The increase in life expectancy is one of the major achievements of modern societies. Global health care systems, however, are confronted with new challenges due to the constantly increasing number of older people. Age-associated chronic diseases are becoming more prevalent and lead to increased suffering for the affected individuals and their families and a higher financial burden for the communities. Dementia is among the most prevalent and therefore important chronic disorders in older people; most cases are related to AD pathology,9 but other copathologies such as cerebrovascular lesions also play an important role and dementia is mostly caused by a mix of different pathologies in people over the age of 75 years.10 According to estimates, 47 million people worldwide were affected by dementia in 2015 and this number is expected to double every 20 years (all things being equal). Therefore, 74 million people would be affected in 2030 and over 131 million in 2050.11 In terms of the costs of dementia, over 1 trillion USD was spent in 2018 in the USA alone.12 Only 15% of the costs is caused by medical care, the remaining 85% is related to social and family care. New health care models and public health approaches may replace at least some of the informal care, leading to reduced overall costs.

Even though dementia incidence and prevalence are on the rise globally, significant regional differences have been described, with a much stronger increase in low-income vs high-income countries. Currently about 58% of the global population live in low-income countries according to the WHO classification; this proportion is expected to increase to 63% in 2050,13 which will contribute to the global burden of dementia cases. Reliable data show an increase in the age-associated incidence of dementia in lower income regions in Latin America, Asia, and Africa,14 whereas the incidence are stable or decreasing in higher income regions, such as Europe and the USA.15,16 Similar trend reversals are known from other areas of medicine, for example, cardiovascular disease, cancer, and diabetes mellitus, and are frequently related to improved prevention and treatment approaches.13 It is important to point out though that the decreasing age-associated dementia incidence and prevalence in high-income countries does not equal a lower overall number of dementia cases, which is still increasing due to the higher average life expectancy.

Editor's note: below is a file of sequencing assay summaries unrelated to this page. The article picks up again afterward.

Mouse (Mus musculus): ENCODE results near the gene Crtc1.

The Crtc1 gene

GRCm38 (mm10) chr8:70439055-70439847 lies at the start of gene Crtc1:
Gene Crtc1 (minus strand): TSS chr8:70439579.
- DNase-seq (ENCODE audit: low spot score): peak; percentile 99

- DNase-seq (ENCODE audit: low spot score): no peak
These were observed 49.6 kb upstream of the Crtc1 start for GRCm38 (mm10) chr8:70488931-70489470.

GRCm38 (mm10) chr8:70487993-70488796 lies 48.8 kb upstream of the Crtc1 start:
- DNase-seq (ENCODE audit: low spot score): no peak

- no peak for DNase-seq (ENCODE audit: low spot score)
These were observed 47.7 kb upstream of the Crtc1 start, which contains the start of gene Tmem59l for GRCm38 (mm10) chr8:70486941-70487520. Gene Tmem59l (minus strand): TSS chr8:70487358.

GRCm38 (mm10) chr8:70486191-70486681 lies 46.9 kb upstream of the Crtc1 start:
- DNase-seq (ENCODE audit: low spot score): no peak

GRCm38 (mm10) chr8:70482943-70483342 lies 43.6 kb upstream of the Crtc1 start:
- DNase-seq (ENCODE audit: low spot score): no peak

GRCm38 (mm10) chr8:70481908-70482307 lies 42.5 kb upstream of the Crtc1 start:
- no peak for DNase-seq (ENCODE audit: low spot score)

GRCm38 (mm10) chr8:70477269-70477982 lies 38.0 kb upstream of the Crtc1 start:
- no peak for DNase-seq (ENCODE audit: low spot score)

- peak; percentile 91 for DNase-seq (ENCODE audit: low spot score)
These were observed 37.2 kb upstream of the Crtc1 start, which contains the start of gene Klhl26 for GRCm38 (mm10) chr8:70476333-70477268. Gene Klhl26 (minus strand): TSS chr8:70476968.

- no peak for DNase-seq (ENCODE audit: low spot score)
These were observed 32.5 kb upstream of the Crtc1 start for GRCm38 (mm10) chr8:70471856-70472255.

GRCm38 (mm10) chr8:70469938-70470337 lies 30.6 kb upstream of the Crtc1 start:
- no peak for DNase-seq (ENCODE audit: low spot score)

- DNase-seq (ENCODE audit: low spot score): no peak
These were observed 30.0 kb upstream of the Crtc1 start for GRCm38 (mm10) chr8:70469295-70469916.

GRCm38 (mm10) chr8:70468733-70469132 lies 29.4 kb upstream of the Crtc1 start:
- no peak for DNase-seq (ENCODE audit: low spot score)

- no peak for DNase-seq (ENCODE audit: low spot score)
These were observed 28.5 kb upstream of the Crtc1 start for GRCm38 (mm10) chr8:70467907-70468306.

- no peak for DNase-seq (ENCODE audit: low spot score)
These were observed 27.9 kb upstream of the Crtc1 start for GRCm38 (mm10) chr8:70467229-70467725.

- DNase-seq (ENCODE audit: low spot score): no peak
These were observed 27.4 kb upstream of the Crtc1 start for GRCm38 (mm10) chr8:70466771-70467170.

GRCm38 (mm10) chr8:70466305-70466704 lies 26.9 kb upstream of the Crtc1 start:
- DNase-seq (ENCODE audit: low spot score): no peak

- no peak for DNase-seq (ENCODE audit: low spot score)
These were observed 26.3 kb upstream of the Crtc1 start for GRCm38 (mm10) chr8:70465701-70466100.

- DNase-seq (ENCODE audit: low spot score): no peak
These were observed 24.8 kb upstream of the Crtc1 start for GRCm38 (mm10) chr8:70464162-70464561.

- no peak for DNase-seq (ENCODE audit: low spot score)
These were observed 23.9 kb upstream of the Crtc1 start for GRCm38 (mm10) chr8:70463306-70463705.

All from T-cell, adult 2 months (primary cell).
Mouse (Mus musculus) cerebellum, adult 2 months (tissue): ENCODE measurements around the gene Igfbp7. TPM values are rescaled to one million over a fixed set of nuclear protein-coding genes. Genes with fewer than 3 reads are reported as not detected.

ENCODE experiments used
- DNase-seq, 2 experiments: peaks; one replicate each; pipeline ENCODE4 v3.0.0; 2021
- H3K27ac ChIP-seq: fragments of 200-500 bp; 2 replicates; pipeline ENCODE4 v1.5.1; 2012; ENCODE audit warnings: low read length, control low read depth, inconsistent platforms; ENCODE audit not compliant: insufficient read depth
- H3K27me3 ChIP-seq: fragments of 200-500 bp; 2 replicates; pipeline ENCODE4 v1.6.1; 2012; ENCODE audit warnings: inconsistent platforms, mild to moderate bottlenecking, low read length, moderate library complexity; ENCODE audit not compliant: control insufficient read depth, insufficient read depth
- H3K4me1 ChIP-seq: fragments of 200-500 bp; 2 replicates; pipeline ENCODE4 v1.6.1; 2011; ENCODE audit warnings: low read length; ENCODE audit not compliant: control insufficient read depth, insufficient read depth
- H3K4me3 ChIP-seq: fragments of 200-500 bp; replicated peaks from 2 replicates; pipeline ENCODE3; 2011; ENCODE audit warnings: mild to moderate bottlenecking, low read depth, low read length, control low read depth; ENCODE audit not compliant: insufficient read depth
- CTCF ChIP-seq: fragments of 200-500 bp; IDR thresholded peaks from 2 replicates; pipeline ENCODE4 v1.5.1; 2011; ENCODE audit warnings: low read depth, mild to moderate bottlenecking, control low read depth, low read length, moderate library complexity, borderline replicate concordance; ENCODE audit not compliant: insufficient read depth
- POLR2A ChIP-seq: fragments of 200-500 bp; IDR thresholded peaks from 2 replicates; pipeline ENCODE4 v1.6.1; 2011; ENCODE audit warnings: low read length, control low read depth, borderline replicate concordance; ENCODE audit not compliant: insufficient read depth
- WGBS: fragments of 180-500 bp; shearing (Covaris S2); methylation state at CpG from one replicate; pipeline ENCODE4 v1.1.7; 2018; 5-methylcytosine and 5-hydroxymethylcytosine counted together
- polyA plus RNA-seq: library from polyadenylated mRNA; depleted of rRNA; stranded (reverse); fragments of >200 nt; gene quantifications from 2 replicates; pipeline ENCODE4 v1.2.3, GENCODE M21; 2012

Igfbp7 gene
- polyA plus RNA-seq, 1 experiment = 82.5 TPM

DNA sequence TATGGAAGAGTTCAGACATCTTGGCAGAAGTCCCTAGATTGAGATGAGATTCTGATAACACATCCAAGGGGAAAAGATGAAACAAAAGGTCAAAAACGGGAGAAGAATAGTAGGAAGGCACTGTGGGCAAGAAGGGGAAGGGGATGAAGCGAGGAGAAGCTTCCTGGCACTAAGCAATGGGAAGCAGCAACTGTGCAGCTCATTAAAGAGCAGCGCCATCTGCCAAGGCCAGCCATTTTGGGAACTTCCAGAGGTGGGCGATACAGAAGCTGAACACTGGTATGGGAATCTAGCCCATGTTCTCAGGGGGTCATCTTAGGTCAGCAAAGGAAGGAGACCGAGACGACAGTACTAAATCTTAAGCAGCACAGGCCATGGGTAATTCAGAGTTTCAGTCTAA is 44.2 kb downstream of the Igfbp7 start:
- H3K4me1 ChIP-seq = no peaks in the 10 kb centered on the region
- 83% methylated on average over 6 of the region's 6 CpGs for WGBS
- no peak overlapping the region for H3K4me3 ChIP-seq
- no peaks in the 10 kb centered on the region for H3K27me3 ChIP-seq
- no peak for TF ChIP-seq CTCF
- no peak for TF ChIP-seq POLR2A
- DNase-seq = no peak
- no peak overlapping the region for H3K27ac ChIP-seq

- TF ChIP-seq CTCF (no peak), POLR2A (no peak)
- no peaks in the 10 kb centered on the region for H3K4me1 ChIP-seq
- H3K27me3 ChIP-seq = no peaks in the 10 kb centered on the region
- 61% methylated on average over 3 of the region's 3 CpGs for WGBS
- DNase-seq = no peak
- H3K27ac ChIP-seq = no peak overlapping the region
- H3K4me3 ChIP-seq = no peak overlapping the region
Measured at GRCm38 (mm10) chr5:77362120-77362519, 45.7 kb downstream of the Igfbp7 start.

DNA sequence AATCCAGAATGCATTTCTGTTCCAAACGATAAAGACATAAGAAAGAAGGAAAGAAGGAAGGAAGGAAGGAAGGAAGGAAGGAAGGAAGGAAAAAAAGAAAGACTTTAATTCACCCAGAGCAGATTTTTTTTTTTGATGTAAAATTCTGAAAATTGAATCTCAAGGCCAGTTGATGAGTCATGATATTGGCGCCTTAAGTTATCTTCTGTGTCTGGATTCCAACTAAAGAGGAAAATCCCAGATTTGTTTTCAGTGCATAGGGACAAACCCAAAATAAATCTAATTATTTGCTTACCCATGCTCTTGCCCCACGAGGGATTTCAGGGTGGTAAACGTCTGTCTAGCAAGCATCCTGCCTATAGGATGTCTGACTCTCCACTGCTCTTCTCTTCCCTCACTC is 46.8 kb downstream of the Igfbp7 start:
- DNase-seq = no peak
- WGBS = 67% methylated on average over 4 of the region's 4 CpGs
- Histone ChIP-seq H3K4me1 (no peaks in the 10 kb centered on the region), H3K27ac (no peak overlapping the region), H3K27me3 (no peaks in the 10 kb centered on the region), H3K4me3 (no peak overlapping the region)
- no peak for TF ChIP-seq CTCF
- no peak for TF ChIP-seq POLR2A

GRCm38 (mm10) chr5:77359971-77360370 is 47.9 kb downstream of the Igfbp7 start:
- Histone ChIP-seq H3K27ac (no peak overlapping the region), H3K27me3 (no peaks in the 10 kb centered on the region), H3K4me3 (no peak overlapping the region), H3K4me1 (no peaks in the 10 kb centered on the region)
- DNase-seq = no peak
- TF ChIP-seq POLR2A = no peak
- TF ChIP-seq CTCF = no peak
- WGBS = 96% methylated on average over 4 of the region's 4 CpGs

Risk and protective factors

The observation that the overall dementia risk is decreasing in Europe and other more developed countries leads to the important question about the underlying reasons.17 Similarly to other complex diseases, the etiology of dementia is multifactorial and determined by complex gene-environment interactions. Genetic susceptibility is innate and nonmodifiable (except for epigenetic changes, which are related to environmental factors), but risk which is attributable to external parameters can potentially be modified and targeted by lifestyle intervention approaches aiming at preventing or slowing neurodegenerative changes (or its symptoms). Many of the currently known lifestyle-related risk factors of dementia are linked to factors such as vascular disease, obesity, and diabetes mellitus,18 which all are potentially amenable to modification. In addition to risk factors, protective factors are increasingly receiving attention, including strategies to strengthen the reserve against neurodegenerative diseases, for example, by enhancing physical, social, and cognitive activities to enhance the resilience against dementia-related deterioration.19

A recently published expert consensus (The Lancet Commission on Dementia Prevention. Intervention, and Care)20 suggests that about 35% of dementia can be explained by a set of nine risk factors in early, mid, and late life, including in descending order of importance, hearing loss, education to a maximum of age 11 to 12 years, smoking, late-life depression, physical inactivity, social isolation, midlife hypertension and diabetes mellitus, and midlife obesity. The magnitude of the overall dementia risk conferred by the identified, potentially modifiable risk factors is striking, in particular compared with the estimated 7% reduction in dementia incidence related to the complete elimination of the apolipoproteinE (APOE) ε4 allele, ie, the major genetic susceptibility factor for AD.21